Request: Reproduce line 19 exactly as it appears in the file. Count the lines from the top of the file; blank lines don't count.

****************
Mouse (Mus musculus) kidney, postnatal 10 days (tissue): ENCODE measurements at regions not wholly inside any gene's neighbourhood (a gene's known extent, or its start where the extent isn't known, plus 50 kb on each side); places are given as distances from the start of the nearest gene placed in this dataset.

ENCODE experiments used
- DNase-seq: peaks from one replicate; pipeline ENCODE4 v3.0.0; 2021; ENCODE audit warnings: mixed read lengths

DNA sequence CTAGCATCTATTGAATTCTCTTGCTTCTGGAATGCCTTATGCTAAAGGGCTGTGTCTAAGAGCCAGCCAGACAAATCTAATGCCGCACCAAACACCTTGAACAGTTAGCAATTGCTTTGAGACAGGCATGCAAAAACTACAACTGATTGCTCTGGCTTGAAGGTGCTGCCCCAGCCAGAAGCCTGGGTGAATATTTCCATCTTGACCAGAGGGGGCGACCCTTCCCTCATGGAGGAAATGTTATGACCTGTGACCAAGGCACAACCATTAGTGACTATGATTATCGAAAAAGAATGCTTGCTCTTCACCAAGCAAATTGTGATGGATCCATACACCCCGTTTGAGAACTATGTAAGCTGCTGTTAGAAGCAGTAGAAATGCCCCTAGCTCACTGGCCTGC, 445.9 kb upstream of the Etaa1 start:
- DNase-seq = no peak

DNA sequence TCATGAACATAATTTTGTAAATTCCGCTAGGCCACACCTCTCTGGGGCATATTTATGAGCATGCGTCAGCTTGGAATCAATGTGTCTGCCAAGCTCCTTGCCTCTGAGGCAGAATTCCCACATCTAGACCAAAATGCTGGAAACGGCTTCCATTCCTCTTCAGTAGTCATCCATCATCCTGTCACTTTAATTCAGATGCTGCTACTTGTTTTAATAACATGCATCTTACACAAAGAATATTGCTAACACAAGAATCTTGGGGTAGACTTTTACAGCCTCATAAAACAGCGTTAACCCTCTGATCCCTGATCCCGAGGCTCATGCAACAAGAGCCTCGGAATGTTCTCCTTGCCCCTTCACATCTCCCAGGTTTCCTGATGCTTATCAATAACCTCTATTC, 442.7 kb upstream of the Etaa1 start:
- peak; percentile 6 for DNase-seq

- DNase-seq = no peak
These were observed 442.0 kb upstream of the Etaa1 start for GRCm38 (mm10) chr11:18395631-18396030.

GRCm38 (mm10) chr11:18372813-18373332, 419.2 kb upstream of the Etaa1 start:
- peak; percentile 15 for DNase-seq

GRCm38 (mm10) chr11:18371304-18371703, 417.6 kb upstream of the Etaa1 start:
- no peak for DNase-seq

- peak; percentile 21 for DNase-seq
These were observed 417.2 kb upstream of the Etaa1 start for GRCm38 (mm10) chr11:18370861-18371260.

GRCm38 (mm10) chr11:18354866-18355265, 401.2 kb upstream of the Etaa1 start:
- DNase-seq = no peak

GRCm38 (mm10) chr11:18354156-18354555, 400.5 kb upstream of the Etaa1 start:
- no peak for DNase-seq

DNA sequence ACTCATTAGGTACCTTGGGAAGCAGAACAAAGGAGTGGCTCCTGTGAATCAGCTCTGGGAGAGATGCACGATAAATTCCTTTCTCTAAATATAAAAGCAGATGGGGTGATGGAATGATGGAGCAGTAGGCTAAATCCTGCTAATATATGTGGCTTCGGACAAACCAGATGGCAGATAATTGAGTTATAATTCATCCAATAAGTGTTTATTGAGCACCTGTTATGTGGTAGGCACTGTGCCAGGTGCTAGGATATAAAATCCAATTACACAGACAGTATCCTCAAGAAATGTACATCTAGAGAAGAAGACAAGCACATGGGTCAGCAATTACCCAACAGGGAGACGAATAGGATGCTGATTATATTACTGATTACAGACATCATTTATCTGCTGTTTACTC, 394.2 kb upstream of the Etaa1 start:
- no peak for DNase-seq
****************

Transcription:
- no peak for DNase-seq